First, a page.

We ended up staying at Maria Luisa’s for 2 hours, chatting about our trips about Mexico and Maria Luisa amazed at how tan we returned.

But by then it was past 21.00 and time to head home.

So we bid the little 2 yr old grandson of hers goodbye, (who was running around off the sugar in his system) and the rest of the crew until probably this weekend for yet another breakfast.

(I really have grown to love these breakfasts)

Tomorrow the idea is a museum tour – with perhaps a visit to the castle of Chapultepec instead of the modern art museum. 

Tonight also marks two weeks to the day that I will be back home in my dear United States. I am at once happy to be headed home, and sad that this vacation (and consequently this chapter of this blog’s life) will be closing.

This does not mean that from here until then the adventures will stop. On the contrary, I think they will be rolling along just fine.

My aunt says that we can return to Tula, but that it may have to wait until we are on route to Guadalajara – as it is not too far a detour from the highway that leads to somewhere where we need to be. (Curse these strange Indian names that make it impossible to remember where I have been and where I will go)

I do look forward to seeing stone giants, and getting to see more ruins. These they say, because we are in the state of Hidalgo – are Toltec.

(I am bummed I won’t be seeing Olmec ruins this time around. For the next trip, I suppose)

I look forward to seeing you all here tomorrow – although maybe at a more reasonable hour.

 

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Just some photos in no particular order of my trip and playing with the mobile app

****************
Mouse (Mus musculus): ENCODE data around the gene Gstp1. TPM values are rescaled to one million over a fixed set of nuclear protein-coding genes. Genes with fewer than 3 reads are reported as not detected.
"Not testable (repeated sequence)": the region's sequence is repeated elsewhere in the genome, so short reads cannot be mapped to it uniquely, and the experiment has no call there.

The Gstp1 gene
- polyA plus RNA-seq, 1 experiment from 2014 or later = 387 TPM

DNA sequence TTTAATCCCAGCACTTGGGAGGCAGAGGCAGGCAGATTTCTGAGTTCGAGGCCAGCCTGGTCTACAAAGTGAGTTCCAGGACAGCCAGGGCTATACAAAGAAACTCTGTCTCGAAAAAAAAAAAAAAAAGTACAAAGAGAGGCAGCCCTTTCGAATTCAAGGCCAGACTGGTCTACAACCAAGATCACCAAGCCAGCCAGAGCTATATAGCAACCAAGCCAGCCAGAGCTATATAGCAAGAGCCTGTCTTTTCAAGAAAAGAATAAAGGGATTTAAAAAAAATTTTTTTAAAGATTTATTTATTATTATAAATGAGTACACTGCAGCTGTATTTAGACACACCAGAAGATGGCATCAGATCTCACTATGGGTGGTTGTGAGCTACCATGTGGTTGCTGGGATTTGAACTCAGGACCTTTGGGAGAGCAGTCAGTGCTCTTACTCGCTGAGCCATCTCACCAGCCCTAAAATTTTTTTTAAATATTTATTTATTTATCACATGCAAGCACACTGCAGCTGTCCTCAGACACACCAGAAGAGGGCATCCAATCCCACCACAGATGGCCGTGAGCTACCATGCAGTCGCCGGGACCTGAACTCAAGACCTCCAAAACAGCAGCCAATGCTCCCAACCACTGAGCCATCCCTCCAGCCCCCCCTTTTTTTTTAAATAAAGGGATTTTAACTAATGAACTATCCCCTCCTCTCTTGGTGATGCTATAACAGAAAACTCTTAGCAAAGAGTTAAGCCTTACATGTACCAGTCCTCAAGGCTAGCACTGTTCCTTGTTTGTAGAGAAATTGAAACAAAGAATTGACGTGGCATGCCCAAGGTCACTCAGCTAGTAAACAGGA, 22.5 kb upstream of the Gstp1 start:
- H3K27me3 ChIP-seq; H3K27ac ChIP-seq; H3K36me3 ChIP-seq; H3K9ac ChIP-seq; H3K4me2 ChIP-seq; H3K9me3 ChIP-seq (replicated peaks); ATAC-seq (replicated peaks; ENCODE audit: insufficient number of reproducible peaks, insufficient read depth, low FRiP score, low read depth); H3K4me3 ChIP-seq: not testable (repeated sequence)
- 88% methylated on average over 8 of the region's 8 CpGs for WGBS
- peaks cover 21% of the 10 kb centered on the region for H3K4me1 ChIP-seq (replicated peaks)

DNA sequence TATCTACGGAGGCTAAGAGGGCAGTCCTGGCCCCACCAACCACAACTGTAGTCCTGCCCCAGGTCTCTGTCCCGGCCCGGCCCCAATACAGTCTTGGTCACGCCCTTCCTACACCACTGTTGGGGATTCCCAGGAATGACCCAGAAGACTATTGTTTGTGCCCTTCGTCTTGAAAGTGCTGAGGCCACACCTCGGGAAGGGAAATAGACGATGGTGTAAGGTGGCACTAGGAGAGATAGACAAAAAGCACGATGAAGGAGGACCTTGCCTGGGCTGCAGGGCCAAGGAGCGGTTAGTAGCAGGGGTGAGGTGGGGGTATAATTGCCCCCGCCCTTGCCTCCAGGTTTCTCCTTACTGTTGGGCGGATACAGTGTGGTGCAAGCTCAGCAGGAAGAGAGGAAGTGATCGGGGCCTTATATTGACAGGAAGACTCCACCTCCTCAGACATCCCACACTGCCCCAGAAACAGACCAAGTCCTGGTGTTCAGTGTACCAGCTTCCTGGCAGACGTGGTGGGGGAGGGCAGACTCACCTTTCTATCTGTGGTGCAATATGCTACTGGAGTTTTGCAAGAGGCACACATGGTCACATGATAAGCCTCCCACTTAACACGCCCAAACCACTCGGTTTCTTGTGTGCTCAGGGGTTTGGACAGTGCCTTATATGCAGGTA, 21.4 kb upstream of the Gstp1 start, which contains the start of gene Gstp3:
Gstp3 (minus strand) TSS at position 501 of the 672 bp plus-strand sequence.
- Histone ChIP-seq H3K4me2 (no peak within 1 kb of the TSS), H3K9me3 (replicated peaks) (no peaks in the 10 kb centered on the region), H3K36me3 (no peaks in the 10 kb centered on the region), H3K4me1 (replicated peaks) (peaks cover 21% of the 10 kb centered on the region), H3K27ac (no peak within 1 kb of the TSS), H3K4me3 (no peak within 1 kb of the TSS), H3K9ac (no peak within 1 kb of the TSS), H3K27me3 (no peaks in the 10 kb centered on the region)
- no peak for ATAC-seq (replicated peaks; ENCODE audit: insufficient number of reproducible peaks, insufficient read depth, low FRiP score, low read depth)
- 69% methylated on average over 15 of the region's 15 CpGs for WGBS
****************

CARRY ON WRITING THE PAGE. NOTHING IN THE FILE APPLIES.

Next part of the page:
Veracruz and Beyond

Have you ever been fully immersed under a 35 meter waterfall which is found in a grotto of more than 145 meters? No? Well pleased I am to say that I have not only done this once – but four times! Before we get to this part, let me backtrack the last few days.

But first let me say that this whole not having a computer situation really stinks, and while I have manged to get my aunt’s picapiedra computer behaving for the time being, suffice it to say that I would like my Lenovo back where it doesn’t take 20 minutes to load a web page. (Honestly, this computer I am on could do with a good reformatting).

Back to more interesting things, lest I forget to write them down and they fade from memory.

Last that we spoke I had just arrived in Veracruz and was sitting under a torrent of rain.

When I woke up the next morning, I was treated to a Veracruzian (with Cuban influence) style breakfast, and I even was able to get my smoothie in the morning. Enchiladas in Veracruz are not the same as enchiladas here in Mexico but they are very tasty nonetheless.

Instead f them being doubled overe and stuffed with chicken or cheese, these lay flat and are smothered in a tomato and onion sauce and topped with some queso fresco. Very tasty even if the tortrillas are a bit thicker than what I am accostmed to.

This is because they are made by hand and now with the awesome tortilla pressing machine that leaves the masa oh-so-very thin.

Then the fried bananas! And if there ever was a food of the gods, then this might be their dessert because wow. The banana is a special kind, and one that matures on the tree so the falvour burst on your tongue leaving you happy. I know I have had grilled bananas before, but not like this. If you ever find yourself in a tropical place with macho bananas see if they cant fry them up for you because it is a joy.

So leaving Dinah’s house feeling happy and fed, we went to Tecolutla which is about 15km from where we were staying.